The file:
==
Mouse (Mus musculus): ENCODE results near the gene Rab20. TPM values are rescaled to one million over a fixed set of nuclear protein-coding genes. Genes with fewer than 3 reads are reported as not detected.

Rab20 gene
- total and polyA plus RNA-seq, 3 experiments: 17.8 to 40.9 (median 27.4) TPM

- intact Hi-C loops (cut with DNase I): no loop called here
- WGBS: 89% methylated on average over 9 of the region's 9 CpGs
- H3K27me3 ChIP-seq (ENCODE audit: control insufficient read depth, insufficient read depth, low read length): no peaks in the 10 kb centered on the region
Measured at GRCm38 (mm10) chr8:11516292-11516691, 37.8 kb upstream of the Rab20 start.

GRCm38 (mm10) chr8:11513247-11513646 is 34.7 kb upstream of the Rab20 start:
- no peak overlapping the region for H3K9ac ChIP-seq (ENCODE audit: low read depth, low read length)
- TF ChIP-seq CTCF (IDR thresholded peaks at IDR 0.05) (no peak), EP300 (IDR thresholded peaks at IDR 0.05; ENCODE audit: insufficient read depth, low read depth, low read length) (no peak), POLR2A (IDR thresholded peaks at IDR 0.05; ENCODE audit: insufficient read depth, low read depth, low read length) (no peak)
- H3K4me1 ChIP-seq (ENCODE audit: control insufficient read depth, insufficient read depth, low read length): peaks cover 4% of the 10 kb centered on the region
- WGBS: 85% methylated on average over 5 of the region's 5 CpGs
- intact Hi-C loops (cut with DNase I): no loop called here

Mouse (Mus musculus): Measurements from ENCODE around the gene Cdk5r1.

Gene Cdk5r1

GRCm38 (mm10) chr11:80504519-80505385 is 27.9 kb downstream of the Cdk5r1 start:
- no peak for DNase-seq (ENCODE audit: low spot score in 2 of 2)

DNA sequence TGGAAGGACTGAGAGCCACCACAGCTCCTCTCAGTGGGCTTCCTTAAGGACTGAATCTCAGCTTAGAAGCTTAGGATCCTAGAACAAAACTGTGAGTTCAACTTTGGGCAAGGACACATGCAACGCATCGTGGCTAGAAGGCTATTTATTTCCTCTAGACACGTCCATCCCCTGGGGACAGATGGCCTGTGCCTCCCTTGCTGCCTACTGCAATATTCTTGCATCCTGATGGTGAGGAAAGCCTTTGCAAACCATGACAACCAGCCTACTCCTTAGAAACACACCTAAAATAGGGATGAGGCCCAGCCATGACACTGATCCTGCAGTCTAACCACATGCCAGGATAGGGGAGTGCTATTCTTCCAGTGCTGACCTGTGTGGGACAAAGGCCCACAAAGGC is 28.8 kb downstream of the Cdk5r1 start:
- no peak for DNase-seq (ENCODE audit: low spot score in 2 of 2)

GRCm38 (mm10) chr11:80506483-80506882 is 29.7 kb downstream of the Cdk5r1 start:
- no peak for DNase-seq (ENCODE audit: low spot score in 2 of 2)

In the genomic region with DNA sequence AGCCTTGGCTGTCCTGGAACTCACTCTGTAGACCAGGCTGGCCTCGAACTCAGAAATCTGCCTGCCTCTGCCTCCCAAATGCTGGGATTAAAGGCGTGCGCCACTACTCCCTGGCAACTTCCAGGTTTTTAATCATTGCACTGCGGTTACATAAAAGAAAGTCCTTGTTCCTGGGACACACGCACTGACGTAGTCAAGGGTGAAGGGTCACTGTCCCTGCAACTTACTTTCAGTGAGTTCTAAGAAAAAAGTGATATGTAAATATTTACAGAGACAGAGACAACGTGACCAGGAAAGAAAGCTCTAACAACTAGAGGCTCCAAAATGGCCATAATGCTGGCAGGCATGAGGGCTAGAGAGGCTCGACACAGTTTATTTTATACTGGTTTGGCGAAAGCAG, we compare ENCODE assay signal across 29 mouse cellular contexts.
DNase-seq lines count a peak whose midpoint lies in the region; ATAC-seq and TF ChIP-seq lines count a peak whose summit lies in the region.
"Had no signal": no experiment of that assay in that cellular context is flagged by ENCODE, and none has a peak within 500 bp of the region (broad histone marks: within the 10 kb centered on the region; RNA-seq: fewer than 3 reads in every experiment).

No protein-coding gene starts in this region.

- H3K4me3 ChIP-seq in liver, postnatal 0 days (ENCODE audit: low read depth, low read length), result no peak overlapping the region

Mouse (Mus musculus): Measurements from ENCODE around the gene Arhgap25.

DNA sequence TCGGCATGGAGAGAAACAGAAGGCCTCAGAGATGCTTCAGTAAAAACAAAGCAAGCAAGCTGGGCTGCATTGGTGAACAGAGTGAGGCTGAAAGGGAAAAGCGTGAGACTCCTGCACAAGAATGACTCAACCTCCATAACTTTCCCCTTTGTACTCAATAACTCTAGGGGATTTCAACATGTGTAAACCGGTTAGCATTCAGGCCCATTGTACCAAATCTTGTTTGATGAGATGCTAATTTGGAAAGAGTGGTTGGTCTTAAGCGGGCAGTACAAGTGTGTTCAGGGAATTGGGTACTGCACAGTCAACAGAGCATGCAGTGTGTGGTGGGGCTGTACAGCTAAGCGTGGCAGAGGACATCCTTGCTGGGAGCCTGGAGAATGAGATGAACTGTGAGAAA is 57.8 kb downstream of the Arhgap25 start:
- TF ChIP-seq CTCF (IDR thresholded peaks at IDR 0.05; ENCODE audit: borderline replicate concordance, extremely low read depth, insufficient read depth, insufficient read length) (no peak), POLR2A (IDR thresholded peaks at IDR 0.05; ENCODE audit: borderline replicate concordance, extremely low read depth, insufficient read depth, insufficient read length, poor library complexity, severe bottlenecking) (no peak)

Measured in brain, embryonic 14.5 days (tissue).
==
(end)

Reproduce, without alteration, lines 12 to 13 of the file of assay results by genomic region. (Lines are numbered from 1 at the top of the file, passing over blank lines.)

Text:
- WGBS: 85% methylated on average over 5 of the region's 5 CpGs
- intact Hi-C loops (cut with DNase I): no loop called here